Data collection historically has disregarded the experiences of women and marginalized communities. This has resulted in women’s unpaid care work being excluded from labor force statistics, leading to an undervaluing of care work in public policy. Additionally, a lack of data on women, particularly black and indigenous women, in health studies has resulted in inadequate risk-prediction models and a fatal under-diagnosing of women’s risks of various health conditions. Infectious diseases like Zika, Ebola, and COVID-19 have also had different impacts on different groups based on factors such as age, gender, ethnicity, and occupation, yet data on vulnerability factors are often excluded. These exclusions have ripple effects and perpetuate social, economic, and political inequalities.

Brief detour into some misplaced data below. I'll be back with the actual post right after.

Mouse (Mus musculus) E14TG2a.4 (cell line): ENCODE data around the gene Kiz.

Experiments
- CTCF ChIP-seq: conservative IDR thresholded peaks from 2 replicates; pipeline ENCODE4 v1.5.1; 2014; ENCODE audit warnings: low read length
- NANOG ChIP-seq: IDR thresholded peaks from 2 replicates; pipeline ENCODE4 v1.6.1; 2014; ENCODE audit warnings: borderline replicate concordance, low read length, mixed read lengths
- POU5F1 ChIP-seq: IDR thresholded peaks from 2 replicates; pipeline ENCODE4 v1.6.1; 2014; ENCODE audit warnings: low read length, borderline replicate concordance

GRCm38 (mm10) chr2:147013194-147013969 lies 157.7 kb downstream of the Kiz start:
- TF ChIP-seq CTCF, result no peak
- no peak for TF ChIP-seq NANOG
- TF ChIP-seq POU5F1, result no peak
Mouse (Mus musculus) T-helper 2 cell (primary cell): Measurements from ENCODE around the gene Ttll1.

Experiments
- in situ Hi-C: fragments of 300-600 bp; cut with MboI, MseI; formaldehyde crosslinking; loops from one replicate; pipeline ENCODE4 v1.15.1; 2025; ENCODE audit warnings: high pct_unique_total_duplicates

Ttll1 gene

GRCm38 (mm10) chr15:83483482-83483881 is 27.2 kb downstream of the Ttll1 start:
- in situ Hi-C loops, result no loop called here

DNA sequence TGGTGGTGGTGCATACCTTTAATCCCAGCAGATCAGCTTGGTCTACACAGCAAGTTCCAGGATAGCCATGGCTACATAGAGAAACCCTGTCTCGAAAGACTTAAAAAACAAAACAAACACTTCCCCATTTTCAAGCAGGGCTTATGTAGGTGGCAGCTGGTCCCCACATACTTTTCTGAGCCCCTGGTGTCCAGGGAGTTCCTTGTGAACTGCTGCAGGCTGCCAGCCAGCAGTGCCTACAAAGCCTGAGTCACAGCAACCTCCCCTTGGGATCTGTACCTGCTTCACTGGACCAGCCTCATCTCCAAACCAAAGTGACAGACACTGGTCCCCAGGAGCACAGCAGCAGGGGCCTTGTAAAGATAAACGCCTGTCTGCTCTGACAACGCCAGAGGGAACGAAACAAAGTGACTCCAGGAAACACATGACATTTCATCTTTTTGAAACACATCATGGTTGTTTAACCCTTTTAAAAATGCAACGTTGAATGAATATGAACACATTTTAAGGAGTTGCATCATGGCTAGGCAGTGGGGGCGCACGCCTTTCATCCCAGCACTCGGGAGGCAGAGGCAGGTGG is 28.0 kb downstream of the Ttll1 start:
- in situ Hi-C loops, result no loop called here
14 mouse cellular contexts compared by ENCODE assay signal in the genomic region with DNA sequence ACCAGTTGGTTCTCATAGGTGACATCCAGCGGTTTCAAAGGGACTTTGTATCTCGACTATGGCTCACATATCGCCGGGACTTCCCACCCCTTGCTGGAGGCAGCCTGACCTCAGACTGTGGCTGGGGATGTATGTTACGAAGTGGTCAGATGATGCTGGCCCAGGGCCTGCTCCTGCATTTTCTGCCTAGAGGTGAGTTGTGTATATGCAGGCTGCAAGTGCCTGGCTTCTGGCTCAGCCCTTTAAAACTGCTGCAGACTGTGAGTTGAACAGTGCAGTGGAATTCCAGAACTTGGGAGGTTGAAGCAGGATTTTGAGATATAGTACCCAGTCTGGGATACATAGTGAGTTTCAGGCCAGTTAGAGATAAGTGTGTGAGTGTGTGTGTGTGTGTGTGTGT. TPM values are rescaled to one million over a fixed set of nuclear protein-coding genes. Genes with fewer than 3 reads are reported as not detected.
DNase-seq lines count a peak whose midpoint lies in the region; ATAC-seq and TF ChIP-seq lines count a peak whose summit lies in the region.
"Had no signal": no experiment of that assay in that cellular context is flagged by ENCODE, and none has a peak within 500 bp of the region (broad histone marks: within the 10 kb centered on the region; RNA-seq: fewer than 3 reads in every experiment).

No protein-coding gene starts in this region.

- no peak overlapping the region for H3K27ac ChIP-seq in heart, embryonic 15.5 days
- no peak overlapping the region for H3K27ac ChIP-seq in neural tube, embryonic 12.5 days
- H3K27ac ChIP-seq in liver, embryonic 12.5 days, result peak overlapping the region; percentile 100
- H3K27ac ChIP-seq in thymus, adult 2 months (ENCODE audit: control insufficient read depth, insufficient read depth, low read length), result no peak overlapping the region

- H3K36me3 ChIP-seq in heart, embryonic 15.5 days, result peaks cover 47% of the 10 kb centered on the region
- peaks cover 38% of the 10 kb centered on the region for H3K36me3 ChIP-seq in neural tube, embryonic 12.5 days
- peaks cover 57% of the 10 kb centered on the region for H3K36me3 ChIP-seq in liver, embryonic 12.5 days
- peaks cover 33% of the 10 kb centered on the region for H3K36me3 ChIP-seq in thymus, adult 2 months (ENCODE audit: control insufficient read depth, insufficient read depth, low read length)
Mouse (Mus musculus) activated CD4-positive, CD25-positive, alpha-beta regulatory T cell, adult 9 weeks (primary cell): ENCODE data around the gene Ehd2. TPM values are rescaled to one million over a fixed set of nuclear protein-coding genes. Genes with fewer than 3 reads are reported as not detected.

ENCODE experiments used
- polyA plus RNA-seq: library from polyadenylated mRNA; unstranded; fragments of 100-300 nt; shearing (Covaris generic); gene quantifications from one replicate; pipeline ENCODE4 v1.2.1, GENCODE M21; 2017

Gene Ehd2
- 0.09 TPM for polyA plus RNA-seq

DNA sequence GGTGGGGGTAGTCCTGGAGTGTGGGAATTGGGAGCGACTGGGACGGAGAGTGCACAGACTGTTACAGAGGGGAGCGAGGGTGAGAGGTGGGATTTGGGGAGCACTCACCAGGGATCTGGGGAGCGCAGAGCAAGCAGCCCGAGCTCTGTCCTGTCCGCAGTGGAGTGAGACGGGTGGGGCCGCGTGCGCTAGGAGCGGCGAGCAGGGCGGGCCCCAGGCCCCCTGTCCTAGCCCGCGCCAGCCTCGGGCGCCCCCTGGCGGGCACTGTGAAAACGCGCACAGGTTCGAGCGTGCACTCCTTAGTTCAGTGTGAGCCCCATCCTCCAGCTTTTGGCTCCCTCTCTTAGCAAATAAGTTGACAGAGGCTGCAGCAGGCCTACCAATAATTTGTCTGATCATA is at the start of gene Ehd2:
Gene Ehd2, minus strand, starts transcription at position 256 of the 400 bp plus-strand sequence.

April 5, 2023